Published Mar 18, 2019Triple Frontier is about the brotherly bond between five former Special Forces operatives who find themselves strapped for cash and head to South America for an off-books mission to rob and kill a drug lord. For Garrett Hedlund, this meant reuniting with some of his closest colleagues and real-life friends — and their off-screen bond added a sense of authenticity to their on-screen camaraderie.
"Charlie [Hunnam] and I have been best pals for 15 years," Hedlund says. "I've slept on his couch more than I've slept on my own brother's couch."
Hedlund explains that he's similarly tight with co-star Oscar Isaac, with whom he previously acted in the 2015 crime thriller Mojave and the 2013 musical dramedy Inside Llewyn Davis.
"Oscar had jumped on, this is our third film together and we've been very close for the last ten years," he says. "It was full-circle of guys that we knew would click. When the film is essentially about brotherhood and camaraderie and these guys trying to help each other out and hold each other up — it just came naturally."
Directed by J.C. Chandor (A Most Violent Year, All Is Lost), Triple Frontier is much more than just a heist movie. It's also a commentary on the lack of post-service support that soldiers receive after they leave the military, as well as a gripping survival story set in the South American wilderness. With a cast that also includes Ben Affleck and Pedro Pascal, it's an action-packed addition to Netflix's ever-growing catalogue of original content.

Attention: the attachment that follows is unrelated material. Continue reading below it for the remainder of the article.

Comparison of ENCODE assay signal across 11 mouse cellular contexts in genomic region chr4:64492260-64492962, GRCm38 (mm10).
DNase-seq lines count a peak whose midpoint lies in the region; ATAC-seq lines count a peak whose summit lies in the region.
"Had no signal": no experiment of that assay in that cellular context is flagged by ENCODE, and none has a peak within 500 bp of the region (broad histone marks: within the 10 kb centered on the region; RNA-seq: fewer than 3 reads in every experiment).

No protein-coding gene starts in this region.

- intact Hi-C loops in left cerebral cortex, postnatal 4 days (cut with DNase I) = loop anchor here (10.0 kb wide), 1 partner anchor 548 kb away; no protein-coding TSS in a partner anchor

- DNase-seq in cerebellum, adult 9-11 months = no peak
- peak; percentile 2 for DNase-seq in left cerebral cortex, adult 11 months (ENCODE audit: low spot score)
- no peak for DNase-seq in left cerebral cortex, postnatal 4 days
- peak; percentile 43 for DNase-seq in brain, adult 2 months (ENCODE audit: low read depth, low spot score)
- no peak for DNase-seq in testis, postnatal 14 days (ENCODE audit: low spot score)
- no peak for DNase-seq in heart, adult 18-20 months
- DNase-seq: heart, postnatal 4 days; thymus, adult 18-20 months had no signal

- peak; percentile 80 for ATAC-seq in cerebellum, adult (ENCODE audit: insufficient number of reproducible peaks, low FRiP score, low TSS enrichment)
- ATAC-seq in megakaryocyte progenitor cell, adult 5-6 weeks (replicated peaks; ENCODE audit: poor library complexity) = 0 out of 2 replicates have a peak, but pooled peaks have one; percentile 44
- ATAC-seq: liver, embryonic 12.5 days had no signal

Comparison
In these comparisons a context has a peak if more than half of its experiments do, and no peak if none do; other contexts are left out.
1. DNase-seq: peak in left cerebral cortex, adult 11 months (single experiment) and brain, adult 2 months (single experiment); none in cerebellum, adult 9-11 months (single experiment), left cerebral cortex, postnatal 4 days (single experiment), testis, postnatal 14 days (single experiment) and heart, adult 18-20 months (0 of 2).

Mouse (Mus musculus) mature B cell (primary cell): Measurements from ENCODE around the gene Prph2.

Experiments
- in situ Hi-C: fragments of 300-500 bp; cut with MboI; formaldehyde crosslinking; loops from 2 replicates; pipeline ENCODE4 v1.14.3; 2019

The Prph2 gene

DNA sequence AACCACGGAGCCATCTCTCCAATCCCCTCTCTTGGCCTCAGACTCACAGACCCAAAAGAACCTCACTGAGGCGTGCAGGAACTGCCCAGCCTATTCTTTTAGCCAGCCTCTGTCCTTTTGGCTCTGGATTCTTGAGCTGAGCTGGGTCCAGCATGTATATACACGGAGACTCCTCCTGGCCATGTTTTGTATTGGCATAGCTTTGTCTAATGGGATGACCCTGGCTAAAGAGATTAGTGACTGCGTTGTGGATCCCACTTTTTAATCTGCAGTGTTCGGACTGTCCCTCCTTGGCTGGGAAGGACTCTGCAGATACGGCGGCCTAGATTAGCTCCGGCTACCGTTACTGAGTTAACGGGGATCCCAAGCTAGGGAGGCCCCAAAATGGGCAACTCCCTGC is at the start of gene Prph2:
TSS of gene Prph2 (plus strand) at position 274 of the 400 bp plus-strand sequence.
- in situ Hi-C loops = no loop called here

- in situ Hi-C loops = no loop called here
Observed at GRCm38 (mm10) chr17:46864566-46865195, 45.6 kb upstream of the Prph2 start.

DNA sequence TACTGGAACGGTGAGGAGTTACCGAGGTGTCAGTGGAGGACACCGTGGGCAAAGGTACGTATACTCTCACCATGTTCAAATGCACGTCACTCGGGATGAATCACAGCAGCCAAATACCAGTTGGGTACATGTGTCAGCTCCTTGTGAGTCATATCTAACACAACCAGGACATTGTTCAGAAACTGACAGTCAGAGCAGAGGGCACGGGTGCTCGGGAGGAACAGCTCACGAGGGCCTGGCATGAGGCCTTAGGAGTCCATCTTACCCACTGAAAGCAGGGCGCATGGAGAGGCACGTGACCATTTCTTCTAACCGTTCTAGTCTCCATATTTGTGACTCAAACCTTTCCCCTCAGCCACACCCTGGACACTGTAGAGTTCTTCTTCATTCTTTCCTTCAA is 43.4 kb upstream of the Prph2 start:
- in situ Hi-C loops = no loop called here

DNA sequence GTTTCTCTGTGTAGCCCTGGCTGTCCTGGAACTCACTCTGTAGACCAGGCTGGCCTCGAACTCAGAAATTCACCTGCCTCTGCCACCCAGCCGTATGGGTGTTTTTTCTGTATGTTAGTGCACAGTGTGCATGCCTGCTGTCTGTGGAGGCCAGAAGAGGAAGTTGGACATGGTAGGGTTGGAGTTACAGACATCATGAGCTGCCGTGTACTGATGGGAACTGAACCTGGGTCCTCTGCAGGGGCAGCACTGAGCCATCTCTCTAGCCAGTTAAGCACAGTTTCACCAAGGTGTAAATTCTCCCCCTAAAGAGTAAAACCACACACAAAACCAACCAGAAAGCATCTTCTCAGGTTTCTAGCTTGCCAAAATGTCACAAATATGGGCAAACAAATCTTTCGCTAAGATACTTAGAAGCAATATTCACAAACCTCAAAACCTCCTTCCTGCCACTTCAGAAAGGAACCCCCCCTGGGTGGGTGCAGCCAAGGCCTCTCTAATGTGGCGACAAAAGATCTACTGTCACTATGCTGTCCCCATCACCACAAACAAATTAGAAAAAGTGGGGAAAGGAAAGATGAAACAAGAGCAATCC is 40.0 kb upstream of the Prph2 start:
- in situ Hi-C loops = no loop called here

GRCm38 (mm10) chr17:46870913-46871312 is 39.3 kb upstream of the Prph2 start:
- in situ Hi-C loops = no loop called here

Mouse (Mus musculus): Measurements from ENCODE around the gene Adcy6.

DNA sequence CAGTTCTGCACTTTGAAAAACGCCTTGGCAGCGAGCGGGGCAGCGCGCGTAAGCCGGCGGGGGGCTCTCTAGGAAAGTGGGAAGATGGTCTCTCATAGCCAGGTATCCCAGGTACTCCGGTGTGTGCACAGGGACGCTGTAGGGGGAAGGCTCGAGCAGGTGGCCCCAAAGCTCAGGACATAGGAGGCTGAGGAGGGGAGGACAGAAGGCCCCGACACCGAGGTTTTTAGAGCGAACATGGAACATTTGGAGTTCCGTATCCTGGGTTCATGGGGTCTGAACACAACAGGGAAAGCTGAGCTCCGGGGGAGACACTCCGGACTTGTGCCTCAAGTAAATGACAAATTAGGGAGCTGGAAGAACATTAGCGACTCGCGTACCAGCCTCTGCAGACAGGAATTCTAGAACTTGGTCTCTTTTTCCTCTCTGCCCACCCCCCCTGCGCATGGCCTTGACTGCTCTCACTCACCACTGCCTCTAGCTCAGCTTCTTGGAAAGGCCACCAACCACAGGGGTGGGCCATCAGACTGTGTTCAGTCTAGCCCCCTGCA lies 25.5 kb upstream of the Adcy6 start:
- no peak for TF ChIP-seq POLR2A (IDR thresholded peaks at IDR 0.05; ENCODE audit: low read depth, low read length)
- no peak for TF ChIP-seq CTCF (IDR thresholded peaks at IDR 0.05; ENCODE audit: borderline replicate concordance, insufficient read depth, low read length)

"We had wonderful military supervisors that brought us all together in Simi Valley in California, doing the weapon work," remembers Hedlund. "We got to tease each other and get competitive. I think there was a brotherly love bond throughout the whole group."
It's only fitting that Hedlund has such genuine chemistry with his co-stars — Hunnam plays his older brother in the film, which explains why the characters have each other's backs even when their carefully laid plans go awry.
Considering that one of Hedlund's first-ever roles was in 2005's Four Brothers, the role of "younger brother" is familiar territory. "It's very funny," he explains. "When we shot Four Brothers in Toronto, I didn't think that 14 years later I'd still be playing the younger brother. I'm 34 and I'm playing the younger brother."
With a chuckle, he adds, "I'm still bringing the youth."